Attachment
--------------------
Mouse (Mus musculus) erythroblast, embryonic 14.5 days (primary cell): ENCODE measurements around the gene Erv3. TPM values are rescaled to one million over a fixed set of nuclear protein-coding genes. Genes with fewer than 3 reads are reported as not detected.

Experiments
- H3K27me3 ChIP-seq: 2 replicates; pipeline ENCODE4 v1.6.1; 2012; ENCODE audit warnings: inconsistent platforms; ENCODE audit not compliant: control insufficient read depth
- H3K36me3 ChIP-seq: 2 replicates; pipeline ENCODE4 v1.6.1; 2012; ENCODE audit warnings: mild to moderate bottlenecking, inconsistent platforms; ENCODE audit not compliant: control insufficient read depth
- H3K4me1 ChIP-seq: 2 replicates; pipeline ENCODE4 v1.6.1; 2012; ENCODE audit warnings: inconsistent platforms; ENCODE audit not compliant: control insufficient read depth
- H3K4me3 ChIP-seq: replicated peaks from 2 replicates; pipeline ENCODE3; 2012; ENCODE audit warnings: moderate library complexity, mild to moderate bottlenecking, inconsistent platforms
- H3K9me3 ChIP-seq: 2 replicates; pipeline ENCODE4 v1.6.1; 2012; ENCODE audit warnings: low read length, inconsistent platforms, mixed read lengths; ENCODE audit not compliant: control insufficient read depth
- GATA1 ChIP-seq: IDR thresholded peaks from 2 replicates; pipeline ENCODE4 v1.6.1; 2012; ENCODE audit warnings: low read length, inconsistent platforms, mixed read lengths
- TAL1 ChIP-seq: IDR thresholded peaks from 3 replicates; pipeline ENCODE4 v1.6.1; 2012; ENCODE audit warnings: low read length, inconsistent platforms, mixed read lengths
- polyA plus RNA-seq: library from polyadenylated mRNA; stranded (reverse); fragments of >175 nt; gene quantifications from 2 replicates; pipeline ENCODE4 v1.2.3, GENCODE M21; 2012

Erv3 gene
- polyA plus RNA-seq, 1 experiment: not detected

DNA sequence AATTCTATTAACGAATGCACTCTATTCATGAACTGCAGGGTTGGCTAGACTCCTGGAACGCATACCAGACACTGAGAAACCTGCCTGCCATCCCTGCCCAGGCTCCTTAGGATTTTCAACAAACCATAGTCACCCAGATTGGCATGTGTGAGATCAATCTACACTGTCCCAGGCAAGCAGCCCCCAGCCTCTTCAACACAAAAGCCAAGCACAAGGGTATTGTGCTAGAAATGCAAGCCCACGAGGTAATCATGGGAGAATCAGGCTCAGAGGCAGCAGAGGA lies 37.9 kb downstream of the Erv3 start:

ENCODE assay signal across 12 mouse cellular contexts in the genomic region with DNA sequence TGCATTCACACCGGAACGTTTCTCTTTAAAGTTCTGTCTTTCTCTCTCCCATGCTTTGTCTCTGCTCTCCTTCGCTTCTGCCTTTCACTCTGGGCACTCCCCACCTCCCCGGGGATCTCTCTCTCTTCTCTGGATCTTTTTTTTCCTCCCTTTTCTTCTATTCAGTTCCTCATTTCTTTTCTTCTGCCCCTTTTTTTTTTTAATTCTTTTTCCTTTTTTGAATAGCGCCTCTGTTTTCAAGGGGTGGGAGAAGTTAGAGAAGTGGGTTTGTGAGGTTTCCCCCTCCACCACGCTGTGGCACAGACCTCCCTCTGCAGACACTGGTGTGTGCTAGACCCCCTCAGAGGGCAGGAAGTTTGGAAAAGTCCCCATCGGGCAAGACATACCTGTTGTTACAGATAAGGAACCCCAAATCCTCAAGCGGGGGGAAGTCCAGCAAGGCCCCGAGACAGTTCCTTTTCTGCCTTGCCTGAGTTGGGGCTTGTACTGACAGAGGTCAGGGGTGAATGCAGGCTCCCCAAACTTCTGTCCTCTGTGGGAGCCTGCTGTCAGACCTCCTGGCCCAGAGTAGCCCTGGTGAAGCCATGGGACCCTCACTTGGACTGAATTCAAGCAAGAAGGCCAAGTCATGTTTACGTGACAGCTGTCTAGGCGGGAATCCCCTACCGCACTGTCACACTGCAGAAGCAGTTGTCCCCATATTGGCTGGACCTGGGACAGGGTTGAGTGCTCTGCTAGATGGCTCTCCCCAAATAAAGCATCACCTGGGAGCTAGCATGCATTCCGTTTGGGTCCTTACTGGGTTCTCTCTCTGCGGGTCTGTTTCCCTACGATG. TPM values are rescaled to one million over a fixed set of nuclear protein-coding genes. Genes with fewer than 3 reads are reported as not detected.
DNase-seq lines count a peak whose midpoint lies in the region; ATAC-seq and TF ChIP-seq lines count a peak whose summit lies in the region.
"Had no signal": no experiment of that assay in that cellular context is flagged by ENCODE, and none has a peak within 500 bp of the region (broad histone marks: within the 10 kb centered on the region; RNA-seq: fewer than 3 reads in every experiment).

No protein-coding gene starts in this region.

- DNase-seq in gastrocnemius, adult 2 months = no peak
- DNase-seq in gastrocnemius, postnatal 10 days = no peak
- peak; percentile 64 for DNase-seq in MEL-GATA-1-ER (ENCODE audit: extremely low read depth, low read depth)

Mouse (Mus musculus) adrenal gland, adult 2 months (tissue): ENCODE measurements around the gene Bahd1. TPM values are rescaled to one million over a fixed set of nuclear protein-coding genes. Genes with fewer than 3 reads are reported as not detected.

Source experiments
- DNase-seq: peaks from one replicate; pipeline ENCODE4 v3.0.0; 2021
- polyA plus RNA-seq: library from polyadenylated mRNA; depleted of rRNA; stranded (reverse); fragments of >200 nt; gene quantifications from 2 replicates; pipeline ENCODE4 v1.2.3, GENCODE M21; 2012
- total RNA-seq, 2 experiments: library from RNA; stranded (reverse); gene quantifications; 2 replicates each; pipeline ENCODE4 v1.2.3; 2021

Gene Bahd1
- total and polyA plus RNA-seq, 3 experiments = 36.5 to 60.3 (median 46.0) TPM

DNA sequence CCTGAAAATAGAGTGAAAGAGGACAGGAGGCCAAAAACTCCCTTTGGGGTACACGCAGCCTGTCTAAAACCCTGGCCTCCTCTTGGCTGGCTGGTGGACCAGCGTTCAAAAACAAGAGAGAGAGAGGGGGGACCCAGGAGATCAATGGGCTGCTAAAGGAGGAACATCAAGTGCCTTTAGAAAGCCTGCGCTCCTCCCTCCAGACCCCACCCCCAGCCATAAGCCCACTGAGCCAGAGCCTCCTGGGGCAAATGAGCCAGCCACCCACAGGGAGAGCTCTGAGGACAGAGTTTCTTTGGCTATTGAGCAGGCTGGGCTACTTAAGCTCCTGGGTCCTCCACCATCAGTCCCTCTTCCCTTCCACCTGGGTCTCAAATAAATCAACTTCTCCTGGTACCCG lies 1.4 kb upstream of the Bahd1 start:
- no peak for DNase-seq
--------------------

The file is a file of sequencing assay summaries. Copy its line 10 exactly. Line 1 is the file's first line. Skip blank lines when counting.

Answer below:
- polyA plus RNA-seq: library from polyadenylated mRNA; stranded (reverse); fragments of >175 nt; gene quantifications from 2 replicates; pipeline ENCODE4 v1.2.3, GENCODE M21; 2012